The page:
Pandemic Pondering #211

August 2020 slips effortlessly into September 2020. No more Art Group prompts,back to more freestyle pondering. Todays pondering reflects back on the last day of August, a Bank Holiday in Britain, the last before Christmas. We started the day early for a sea swim. The tranquility of these pictures was captured just moments before masses of people descended on the pebble beaches of Devils Point.

Plymouth has had a fabulous Bank holiday weekend. We have been tourists, seeing our city from new perspectives. Enjoying the Mediterranean vibe of the Ocean city.

Love where you live.

Pandemic Pondering #210

Todays prompt word for the art group is ‘paint’ slightly tricksy for an art group that encompasses 3D and Makers for whom paint is not a part of their creative process.

I chose to illustrate how paint brightens our lived environment.

Plymouth was in fine form today, the sun was out and the sea and sky were blue.

There were three stand out paint jobs.

The carousel on the Barbican

The Lighthouse on the Hoe.

The fishing boats in the Harbour.

Pandemic Pondering #209

Layers is the prompt word for the Art Group today. This photo was taken during a Drawing Day at Kelly House, Lifton. A house that has been lived in by the same family for over 900 years has the most exquisite textures. 60% of us live in the same house for 15 years but only 10% for 25 years. 900 years is an astonishing amount of time even though more than one person has had to make that decision to stay. Imagine how interesting the domestic clutter must be at Kelly House, the layers of familial bric-a-brac. Recycle, repurpose and Reuse has a whole new depth when there is 900 years of things that will come in useful, stored away in cupboards.

By comparison our layers @theoldmortuary are miniscule there is nothing here older than three generations. Four generations if you include old photographs.

I’ve recently been digging through a box that holds some of these layers, while looking for a lost spare car key. The digital age and its minimalism side effect will diminish the amount of clutter or stuff that we leave behind. The things I found gave me such pleasure, I’m not sure less layers is a good thing.

Leave some layers.

Braintree Shakespear Players 1947. Keith and Raymond

Pandemic Pondering #88 told a story.

This black and white image is part of it.

Pandemic Pondering#208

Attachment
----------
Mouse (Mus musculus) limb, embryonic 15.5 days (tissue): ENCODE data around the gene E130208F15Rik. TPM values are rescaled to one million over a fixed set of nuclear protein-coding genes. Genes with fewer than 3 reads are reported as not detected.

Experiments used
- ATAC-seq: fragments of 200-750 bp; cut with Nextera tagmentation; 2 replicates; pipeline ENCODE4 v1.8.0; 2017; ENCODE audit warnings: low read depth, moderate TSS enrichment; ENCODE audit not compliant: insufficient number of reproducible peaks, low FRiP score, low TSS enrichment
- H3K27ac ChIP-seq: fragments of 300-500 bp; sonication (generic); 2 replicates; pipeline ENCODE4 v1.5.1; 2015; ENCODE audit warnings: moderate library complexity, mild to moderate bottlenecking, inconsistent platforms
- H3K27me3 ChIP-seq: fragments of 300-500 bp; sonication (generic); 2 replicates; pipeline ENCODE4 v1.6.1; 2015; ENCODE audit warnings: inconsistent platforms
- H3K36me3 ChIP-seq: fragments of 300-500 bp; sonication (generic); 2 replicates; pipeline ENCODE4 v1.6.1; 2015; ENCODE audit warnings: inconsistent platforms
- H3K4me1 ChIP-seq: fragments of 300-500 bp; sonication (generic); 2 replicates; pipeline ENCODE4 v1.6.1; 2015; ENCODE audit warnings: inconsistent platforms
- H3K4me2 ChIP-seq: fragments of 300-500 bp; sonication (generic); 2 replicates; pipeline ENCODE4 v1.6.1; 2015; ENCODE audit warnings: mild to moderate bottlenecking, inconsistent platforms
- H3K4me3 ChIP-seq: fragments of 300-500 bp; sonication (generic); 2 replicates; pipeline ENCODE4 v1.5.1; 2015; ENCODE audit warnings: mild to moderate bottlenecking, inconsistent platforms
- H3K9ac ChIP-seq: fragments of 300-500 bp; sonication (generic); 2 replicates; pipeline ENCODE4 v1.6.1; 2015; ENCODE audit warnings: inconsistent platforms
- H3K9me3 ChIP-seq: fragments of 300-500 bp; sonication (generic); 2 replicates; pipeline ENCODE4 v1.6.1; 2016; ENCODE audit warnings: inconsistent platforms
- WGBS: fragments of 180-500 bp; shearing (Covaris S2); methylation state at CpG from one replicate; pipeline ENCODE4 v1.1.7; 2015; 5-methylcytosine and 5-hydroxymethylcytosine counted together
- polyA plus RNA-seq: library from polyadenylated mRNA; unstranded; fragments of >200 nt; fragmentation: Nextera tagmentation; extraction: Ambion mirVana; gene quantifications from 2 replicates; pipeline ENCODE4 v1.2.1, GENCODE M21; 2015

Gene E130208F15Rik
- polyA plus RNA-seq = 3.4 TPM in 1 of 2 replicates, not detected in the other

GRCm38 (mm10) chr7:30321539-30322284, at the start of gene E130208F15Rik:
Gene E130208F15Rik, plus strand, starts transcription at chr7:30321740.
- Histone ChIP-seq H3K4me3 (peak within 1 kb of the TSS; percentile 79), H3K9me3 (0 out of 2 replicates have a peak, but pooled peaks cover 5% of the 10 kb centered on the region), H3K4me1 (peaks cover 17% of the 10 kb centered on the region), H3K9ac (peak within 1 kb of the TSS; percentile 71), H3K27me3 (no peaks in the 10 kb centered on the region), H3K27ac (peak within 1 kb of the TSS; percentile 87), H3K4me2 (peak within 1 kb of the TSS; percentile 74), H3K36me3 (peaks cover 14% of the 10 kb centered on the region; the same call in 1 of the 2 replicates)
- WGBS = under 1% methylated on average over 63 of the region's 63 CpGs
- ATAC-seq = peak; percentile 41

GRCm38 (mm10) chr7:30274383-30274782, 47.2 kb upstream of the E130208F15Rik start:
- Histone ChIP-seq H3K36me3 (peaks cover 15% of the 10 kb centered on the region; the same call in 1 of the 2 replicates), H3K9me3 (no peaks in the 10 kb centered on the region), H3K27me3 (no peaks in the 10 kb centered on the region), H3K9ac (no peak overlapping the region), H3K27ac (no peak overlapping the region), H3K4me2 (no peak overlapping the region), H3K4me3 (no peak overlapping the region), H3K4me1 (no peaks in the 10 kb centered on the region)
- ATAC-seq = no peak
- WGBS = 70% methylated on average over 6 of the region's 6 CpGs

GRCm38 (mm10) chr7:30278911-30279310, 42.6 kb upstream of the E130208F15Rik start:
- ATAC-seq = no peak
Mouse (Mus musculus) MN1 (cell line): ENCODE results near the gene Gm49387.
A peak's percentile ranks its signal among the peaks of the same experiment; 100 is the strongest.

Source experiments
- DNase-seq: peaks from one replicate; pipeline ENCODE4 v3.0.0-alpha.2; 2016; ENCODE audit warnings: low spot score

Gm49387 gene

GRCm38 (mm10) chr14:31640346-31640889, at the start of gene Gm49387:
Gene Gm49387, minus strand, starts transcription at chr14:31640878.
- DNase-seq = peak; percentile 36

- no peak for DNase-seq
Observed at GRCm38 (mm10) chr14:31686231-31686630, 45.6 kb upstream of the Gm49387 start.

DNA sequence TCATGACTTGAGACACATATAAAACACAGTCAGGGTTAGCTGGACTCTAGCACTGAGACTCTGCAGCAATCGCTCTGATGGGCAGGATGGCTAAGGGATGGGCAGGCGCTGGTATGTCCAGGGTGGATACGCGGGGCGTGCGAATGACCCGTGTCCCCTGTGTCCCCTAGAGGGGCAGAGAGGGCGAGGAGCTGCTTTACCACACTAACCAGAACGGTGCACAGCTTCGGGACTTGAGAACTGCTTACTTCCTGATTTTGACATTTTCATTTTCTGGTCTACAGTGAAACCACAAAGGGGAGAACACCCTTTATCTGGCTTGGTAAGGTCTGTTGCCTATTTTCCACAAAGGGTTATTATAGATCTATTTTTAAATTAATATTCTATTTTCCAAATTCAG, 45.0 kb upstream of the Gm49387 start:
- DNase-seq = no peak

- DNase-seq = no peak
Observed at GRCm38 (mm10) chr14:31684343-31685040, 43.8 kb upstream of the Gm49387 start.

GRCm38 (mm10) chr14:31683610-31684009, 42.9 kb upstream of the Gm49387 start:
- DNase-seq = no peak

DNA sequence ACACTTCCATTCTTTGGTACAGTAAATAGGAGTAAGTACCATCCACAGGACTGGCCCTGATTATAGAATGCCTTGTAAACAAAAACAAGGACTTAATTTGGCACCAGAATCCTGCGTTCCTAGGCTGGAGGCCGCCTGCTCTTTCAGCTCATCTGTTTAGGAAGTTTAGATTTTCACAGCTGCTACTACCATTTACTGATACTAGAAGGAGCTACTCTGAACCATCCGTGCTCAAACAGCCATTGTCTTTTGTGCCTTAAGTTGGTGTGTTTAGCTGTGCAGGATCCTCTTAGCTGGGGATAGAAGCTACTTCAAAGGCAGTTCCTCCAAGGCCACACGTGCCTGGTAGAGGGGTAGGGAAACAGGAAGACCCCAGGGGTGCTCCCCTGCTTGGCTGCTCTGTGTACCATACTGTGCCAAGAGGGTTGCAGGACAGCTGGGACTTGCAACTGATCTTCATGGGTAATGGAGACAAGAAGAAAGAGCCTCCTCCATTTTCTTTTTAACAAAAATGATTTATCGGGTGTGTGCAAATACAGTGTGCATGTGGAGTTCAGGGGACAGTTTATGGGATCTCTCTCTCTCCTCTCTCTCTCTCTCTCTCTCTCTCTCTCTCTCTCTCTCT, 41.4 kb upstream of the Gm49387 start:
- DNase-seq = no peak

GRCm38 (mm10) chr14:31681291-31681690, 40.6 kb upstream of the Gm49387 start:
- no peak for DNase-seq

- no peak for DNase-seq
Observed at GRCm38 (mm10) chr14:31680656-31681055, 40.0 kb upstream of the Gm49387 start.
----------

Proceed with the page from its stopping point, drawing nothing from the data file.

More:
The prompt word(s) for today are, Birds Eye View. I know where I’m going with this prompt and it’s not pretty. I’ve just popped a feather photograph in to give me a bit of visual integrity.

For my generation Birds Eye is forever associated with a brand of freezer convenience foods. The most iconic of which is probably the fish finger but the one I have a photograph of is The Arctic Roll.

This would have been a familiar sight in British supermarkets and homes in the Seventies or Eighties. Less so now, this photo was taken in Hong Kong recently where it is clearly very popular. Arctic Roll in Britain has become a bit of a home chef thing . Googling it brings up recipes quicker than it does the Birds Eye version. For those unfamiliar with either the Birds Eye Version or the posher one, Arctic Roll is Vanilla ice cream enrobed with thin sponge and raspberry jam served, unsurprisingly, in a roll shape. It was invented by Dr Ernest Velden in the 1950’s he mass produced it in a factory in Eastbourne from 1968

Birds Eye marketed the product for 30 years until sales slumped in the 1990’s when they stopped production. This coincided with a resurgence in British coooking and increased interest in good quality restaurant food. Beloved by many the Arctic Roll is considered a nostalgia food, which is why the cheap family desert transformed into a desert made by aspiring chefs.

In 2008 during an economic downturn Birds Eye started production up again, firstly because it is still cheap to produce but also because in difficult times people like to return to comfort foods. The world’s Pandemic of 2020 has probably also been very good for sales